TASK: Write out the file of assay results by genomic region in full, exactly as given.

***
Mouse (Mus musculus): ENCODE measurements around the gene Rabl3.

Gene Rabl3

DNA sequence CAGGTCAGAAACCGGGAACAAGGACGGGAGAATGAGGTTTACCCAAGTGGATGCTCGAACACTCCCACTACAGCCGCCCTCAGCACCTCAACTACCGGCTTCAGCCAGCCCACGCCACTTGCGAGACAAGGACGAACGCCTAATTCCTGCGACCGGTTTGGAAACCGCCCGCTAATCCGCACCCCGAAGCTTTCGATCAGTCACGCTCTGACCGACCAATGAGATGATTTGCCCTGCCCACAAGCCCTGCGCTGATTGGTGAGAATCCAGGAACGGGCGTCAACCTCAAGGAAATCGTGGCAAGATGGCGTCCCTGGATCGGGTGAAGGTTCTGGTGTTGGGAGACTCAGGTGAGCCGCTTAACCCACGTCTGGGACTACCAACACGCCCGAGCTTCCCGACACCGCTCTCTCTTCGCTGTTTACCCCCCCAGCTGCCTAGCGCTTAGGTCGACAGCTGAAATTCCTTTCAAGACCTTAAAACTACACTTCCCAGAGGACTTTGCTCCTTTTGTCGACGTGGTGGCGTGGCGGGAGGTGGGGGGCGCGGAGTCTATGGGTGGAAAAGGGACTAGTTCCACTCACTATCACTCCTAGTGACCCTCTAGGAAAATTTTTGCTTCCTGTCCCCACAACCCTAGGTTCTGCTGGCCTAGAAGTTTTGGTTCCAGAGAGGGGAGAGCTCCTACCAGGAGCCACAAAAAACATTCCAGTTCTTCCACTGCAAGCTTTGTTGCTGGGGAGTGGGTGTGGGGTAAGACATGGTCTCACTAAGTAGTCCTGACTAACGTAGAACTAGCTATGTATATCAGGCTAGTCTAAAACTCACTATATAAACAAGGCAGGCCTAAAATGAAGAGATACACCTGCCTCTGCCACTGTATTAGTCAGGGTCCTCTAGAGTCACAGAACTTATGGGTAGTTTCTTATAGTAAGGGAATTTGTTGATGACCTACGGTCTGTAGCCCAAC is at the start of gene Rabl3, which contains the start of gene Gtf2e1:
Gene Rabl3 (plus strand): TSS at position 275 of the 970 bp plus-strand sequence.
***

Mouse (Mus musculus): ENCODE measurements around the gene Rabl3.

Gene Rabl3

DNA sequence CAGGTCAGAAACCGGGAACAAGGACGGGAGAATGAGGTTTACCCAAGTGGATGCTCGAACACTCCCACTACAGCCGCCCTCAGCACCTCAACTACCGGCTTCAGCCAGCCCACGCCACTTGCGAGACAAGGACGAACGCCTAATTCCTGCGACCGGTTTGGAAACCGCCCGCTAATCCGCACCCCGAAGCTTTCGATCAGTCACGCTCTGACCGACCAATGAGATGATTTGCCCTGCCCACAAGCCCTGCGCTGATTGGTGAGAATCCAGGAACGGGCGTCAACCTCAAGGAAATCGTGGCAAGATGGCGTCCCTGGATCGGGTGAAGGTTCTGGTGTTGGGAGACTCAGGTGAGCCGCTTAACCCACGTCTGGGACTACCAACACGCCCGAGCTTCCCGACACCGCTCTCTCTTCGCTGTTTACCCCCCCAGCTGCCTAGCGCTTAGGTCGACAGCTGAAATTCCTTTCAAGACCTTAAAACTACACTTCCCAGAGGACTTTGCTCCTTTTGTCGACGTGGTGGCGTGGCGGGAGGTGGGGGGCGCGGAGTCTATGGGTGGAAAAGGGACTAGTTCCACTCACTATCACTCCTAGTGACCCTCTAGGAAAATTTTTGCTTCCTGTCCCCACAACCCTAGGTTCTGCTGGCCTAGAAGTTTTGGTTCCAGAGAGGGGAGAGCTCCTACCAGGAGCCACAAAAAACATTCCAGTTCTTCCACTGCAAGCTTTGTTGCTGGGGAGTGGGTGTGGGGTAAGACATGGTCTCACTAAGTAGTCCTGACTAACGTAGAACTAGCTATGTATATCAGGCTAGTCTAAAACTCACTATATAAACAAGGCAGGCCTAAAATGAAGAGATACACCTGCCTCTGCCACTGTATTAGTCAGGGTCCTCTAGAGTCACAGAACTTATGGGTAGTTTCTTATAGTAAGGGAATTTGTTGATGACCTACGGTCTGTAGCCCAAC is at the start of gene Rabl3, which contains the start of gene Gtf2e1:
Gene Rabl3 (plus strand): TSS at position 275 of the 970 bp plus-strand sequence.